Worst Sports Article:Bryan Curtis compares Drew Bledsoe to Babe Ruth.

WOTS "Whoops" of the Year:Tim Noah gets article on Amtrack wrong because he got the names of its trains confused.

Worst Links:"Other Web Sites" linking to Slate articles.

Worst Loss to Slate:TMQ

WOTS Review of the Year:Andrew Weiner compares Dan Nakamura to Phil Spector and Brian Eno.

Worst Idea of the Year:Dad Again

Worst Best Name for a Slate Writer:Mim Udovitch

Worst Ad:Qwest

WOTS "family organization" member of the Year:Jennifer Garner

The WOTS Reader's Choice Award:Pictures of children

Congratulations to all the winners! In closing, WOTS would like to thank its truly remarkable staff, loyal WOTSies everywhere, Billy Crystal, Emma Brune, and last but not least, Slate, without whom none of this would be possible. Happy holidays, Happy New Year and Good Night!

The November 2002 Archive

Nov. 18, 2002

WOTS. Spectacular, but in a good way.

In polictics, no politics in WOTS this week. Why? Because postmortems of elections are rarely accurate and making predictions about elections two years from now based on what happened in this election cycle is even sillier. So WOTS thinks its pretty pointless to go after all the Democractic hand-wringers that appeared in Slate recently, even if they should just all calm down and realize that our war on terrorism has made looking at Democratic intiatives like trying to see the Leonids at noon.

Ok, so a little politics....

In old music news, Dave Samuels calls Kurt Cobain "the most gifted and popular writer that rock music had seen since Lennon/McCartney" and Nirvana the "last great punk rock band in America" and the "greatest pop band in the world." WOTS doubts Plasticman could overeach as much as Samuels does, and WOTS liked Nirvana. First, Cobain was very clearly not the most popular writer since Lennon/McCartney. WOTS would guess there were more than fifty writers more popular (WOTS's crack research staff has determined that Billy Joel sold more albums of entirely his own lyrics than anyone ever.) . Second, while anyone's definition of "gifted" is their own, WOTS would suggest Simon/Garfunkel, Taupin/John, Pete Townshend, Dylan, Springsteen, Roger Waters, and hell, even Eddie Vedder (to name a few). Third, any punkster would tell you that you cannot be a great punk band and be pop, much less the best of both. Fourth, the greatest pop band in the world (and the greatest rock band in the world) in the early '90s (and maybe ever) was U2, who had just released Achtung Baby, one of the best albums of all time, and their first album of all new material since The Joshua Tree, maybe the best album of all time.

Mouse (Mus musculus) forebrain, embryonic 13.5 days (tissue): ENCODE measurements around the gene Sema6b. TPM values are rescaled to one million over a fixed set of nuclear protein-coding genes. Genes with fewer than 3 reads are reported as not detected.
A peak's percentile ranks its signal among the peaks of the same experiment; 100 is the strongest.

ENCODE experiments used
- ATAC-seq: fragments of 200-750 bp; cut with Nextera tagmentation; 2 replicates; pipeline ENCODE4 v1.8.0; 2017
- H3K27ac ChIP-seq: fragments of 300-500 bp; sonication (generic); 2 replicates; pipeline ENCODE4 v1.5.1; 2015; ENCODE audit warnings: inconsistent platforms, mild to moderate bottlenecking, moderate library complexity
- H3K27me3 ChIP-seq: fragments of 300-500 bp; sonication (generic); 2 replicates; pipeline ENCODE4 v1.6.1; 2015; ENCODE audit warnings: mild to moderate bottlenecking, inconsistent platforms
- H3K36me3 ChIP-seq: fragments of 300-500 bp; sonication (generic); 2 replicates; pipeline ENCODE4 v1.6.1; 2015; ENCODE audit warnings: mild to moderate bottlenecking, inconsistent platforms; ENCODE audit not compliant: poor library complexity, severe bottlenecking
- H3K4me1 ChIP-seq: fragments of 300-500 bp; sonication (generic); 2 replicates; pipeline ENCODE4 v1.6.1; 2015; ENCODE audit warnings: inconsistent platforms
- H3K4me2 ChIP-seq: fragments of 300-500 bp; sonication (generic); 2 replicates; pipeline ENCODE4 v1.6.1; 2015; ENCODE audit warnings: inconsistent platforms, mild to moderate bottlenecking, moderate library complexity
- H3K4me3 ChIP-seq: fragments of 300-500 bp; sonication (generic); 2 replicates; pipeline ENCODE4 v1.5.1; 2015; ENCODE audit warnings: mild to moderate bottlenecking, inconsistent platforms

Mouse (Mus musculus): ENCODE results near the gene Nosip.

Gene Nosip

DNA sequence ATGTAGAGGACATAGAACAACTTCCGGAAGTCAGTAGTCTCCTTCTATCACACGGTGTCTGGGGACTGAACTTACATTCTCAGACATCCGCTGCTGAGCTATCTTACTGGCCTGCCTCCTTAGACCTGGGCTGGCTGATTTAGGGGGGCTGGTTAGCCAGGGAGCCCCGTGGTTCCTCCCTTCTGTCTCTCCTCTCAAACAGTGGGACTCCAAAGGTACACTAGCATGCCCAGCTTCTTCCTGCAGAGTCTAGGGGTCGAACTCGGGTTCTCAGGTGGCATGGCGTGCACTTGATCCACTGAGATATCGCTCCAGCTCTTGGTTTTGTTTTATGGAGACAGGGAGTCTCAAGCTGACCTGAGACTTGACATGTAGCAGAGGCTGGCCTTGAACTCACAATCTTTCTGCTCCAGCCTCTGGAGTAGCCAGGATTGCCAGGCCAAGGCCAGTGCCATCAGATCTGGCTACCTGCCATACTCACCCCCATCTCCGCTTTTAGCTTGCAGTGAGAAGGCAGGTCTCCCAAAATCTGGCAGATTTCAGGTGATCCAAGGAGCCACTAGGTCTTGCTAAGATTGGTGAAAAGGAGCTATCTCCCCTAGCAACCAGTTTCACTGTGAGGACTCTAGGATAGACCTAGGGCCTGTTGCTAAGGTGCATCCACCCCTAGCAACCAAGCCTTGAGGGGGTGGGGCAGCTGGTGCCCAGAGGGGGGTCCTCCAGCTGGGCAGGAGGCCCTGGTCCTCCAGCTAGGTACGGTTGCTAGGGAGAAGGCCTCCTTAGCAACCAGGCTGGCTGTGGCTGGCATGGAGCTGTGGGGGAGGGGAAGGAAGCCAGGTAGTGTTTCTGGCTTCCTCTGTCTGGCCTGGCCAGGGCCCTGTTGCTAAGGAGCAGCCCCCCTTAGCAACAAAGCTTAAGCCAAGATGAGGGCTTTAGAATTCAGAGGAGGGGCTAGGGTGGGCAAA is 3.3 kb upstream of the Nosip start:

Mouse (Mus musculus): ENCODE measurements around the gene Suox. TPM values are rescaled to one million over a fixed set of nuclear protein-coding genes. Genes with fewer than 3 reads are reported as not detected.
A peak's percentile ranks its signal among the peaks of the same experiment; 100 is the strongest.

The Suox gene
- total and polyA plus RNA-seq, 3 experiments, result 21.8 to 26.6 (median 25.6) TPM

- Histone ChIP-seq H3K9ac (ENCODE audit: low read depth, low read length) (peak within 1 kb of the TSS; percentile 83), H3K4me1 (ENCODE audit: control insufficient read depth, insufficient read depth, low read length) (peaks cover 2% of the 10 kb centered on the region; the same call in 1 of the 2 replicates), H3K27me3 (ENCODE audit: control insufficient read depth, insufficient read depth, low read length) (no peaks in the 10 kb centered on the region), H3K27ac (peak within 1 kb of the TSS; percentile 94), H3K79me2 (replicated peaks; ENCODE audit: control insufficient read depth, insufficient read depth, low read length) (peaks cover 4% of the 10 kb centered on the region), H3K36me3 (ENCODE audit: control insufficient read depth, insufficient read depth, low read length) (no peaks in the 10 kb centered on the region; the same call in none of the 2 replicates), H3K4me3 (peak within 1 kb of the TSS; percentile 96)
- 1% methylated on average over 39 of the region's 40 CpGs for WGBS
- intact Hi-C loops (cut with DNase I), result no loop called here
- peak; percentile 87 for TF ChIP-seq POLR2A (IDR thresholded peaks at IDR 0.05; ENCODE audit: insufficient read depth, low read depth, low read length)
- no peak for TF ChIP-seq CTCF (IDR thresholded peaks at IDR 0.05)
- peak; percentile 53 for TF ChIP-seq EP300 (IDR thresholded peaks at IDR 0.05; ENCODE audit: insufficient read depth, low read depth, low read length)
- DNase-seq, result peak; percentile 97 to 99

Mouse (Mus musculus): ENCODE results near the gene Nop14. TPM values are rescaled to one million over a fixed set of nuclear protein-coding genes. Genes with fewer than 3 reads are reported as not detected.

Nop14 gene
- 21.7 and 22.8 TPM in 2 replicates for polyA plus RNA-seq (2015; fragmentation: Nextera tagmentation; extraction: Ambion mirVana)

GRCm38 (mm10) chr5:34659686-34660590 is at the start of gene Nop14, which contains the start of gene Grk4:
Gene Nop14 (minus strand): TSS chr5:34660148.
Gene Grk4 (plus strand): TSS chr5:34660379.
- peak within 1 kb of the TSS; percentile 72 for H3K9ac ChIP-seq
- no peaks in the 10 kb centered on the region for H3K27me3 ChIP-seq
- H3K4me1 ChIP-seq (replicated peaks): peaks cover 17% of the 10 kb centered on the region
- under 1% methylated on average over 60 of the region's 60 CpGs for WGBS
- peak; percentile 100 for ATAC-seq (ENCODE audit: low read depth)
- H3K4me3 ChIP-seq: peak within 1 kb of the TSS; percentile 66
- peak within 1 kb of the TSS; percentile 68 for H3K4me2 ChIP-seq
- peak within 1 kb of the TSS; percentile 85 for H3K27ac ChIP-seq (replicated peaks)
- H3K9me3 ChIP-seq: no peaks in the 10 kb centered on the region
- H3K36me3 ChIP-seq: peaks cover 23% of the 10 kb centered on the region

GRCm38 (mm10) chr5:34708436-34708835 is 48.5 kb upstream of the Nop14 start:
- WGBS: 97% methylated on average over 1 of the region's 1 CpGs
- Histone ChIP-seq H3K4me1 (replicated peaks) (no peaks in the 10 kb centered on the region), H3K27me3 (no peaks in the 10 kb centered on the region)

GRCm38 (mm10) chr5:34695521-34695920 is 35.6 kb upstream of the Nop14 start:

WOTS could say more about Nirvana, but, oh, nevermind.....

Note: WOTS's research staff is crack, but not on crack. At least we hope so.

In club news, Jim Holt thinks nightlife has been a little slow lately. Apparently he hasn't tried to get into Lotus recently. WOTS thinks Jim should try standing in the Centro-Fly line this winter and report back if he thinks people aren't going out.

WOTS note to Seth Stevenson, who suggests that kids should play the Potter videogame instead of seeing the movie: WOTS suggets they read the book, then get outside and get some actual physical excerise.

In sports news, Andy Latack thinks Barry Bonds is orchestrating an entire campagin to make people think he is a jerk so he will get more attention that he otherwise would. Wrong. First, Bonds isn't that smart. Second, Mark McGwire got mounds of attention and he was seen as Mr. Nice. WOTS knows anyone who hits a bazillion homers will never be "one of the crowd" no matter what persona he projects.

WOTS reminder: bazillion is larger than kazillion according to a highly placed source WOTS is particuarly fond of.

WOTS hates the underscore thing. WOTS reminds Slate that things like this give WOTS more incentive to do a good job with the First Annual Worst of the Slate Awards on December 20, the nominations for which will be revealed on December 13. Thank you.

WOTS thanks its loyal readers!

The Midyear 2002 Archive

July 5, 2002

Worst of the Slate will be on hiatus for the next two weeks, unless it isn't. (Yes, that was a great sigh of relief you just heard from Slate's writers.) WOTS apologizes it its loyal readers, particularly tho those who have claimed lately to include WOTS as part of their sex lives. WOTS hopes you get by for now without it. WOTS wishes its loyal readers a happy and safe holiday weekend!And may God Bless America, unless that is unconstitutional, in which case, Go America!

August 5, 2002